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New land clearing and preparation for dairying

Michael Orchard, New Zealand Tree Grower November 2010.

Dairying is now the major industry on the West Coast, with an independent co-operative dairy company Westland Milk Products based in Hokitika. It is a multi-million dollar core industry of the West Coast with a turnover averaging over $400 million a year during the last four years. There are 380 individual farm suppliers, and dairy farm land occupies two per cent of the 2.8 million hectare land area of the West Coast. On the farms there are 140,000 cows, to give an average herd size of 360 cows per farm, the predominant breed being Jersey, followed by Hereford.

Westland Milk Products speciality focus is high quality nutritional products, together with milk powders, milk fat and milk protein. In the 2009 year it produced 44,000 tonnes of milk powders, 22,000 tonnes of butter, and 7,000 tonnes of protein. Over 340 employees are involved in processing and manufacturing milk products, mostly based in Hokitika, and the company owns a fleet of 20 milk tankers with trailers, seen daily on the roads from Karamea to Franz Josef.

High demand for dairy

With our high rainfall and mild climate, where generally grass grows most of the year and sufficient supplements for over-wintering can be made on site, it is not unexpected that there is a high demand for dairying quality land. However big investments are required in its development including draining, shaping and fertilising the land, as well as building modern shed facilities.

This puts pressure on the landowners to get as quick a return on investments as possible. This includes new land clearing and development, both of former exotic and indigenous forest. Each year a number of new suppliers are encouraged to join and convert their land from sheep, beef or deer, with an occasional greenfield development from previously unfarmed shrub or forest land.

Fertile dairying country near Te Kinga, Lake Brunner, previously carrying tall kahikatea forest

Forestry land conversion

We are seeing a number of exotic forestry block conversions as part of this process, both after logging of mature forest is completed, or where young stands are tipped over and cleared without material recovery. This also happens in some regenerating indigenous stand clearing, although recovery of small beech or rimu logs for private or commercial firewood production is often the normal practice.

I will not venture an opinion on whether this is a desirable practice or not, except to say that it would seem to be the economic natural order of things, to see land being put to best use at the time. I have seen a number of young stand conversions recently of 15-year-old trees. I can only assume that the timeline assumptions of annual dairy cash flow for the next 15 years is more attractive than a less certain forestry product payout when the trees reach the age of 30. It is time for the economists to do some studies again.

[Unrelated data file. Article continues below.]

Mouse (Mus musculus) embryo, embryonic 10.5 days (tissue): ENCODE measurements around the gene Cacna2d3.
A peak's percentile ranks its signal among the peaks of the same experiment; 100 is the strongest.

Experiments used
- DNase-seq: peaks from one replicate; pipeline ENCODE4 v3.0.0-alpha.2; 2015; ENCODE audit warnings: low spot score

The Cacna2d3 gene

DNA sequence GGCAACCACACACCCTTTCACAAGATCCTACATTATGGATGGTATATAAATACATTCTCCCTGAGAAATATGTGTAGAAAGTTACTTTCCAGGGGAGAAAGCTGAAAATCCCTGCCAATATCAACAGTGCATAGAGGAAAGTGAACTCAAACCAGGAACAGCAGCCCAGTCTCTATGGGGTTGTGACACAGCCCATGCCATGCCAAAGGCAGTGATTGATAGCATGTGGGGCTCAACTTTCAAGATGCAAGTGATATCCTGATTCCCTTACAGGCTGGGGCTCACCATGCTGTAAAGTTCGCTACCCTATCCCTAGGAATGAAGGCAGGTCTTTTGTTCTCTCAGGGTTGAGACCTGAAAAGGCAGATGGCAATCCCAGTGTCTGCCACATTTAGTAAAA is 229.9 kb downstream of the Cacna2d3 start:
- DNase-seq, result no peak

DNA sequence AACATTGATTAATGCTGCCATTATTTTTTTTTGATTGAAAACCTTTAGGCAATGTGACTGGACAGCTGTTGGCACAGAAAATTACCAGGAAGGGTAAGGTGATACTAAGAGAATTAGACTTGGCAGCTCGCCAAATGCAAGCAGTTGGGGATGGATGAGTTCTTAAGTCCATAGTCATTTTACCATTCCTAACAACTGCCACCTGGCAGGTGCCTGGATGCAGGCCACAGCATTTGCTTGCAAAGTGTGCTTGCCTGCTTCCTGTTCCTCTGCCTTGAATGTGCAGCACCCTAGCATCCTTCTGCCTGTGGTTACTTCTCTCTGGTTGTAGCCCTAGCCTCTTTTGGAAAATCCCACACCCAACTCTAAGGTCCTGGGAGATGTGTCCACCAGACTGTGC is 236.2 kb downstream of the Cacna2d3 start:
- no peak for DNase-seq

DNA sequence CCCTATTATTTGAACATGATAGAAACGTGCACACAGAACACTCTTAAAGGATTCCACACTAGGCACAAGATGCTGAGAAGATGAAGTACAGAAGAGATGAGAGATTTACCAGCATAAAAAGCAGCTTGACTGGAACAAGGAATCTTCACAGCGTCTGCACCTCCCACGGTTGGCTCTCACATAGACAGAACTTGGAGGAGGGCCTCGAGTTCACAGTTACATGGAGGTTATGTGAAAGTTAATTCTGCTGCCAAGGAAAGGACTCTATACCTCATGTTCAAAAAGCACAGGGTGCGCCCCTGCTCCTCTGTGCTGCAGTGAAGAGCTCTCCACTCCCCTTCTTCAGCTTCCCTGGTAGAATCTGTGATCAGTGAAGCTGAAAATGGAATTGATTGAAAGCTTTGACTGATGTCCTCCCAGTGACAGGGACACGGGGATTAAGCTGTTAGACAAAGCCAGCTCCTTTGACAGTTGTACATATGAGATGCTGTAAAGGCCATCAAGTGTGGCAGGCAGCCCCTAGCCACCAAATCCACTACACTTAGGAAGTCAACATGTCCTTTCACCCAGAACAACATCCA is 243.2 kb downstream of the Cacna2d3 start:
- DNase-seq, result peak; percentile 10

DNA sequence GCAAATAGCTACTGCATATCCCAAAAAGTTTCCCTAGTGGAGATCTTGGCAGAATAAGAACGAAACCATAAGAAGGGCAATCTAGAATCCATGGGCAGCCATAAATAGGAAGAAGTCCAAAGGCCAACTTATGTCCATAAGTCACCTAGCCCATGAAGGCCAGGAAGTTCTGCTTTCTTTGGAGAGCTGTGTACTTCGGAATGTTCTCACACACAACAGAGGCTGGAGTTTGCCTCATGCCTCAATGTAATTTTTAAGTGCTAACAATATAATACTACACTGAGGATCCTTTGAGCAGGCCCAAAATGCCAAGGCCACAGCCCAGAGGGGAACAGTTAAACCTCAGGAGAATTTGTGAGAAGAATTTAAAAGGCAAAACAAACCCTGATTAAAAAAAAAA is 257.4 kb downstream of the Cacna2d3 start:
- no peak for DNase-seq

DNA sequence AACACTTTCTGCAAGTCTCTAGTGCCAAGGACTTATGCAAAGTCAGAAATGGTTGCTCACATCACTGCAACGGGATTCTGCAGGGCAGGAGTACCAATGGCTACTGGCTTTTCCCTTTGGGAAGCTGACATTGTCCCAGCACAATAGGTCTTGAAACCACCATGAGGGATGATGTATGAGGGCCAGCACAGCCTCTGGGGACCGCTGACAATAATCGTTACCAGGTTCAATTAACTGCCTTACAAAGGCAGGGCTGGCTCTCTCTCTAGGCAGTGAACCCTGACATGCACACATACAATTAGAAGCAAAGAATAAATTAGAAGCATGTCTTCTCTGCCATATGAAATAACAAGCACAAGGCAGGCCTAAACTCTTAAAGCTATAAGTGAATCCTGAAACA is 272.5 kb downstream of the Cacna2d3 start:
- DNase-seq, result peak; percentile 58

More effort needed

However, what is important is for the NZFFA is to make increased efforts to encourage dairy and other farmers to plant and manage more exotic and indigenous tree plantations, as well as natural biodiversity sites, on non-dairying land. In addition, to help these farmers meet the strict environmental conditions that are increasingly being applied to effluent run-off and streamside management, farm shelter and erosion control, we have a lot to offer in helping with species selection, landscape design and new bioengineering initiatives. In other words, we are experienced at growing trees.

There are lessons to be learned from the past in this respect. It was not that long ago that livestock and farm prices were so low that dry stock farmers, especially in the Canterbury high country, were under financial stress. Some then discovered old stands, particularly of Douglas fir on their properties, some even the result of past wilding regeneration. At the height of the wood price boom they were worth the extra equivalent of between a quarter and a third of the total property value itself, and renewable and economically sustainable. There has therefore been a steady increase in planting on these sites by entrepreneurs and owners ever since.

Mature stand conversion case study

The site owned by Anne Bradley, of a local farming family, was on old gold dredge tailings near her home farm in the Arahura Valley near Hokitika, close to some of our own forestry sites. Great mounds of shingle tailings from these giant machines lined all the major rivers of the West Coast, the top soil having been lost for ever by the poor practices of the past. Surprisingly these bare rocky sites were good for forestry, especially growing radiata pine, and the Forest Service and private owners made extensive plantings.

At maturity, about age 30, despite only partial pruning, a good spot price was obtained by the experienced logging company, to give a reasonable return to Anne. Our local branch took a close interest in the operation over several field trips. Following harvesting the owner decided to convert it to farmland, and we were privileged to see a land clearing and shaping operation of major proportions, using several earthmoving machines over a number of days.

We should remember that in terms of land use, that this has been a very dynamic site. In the space of less than 100 years, at different times in its history it has been virgin forest, supported a sawmilling industry, been mined for valuable gold, grown a mature exotic forest crop, and now it has been shaped and grassed for high value dairy farming.


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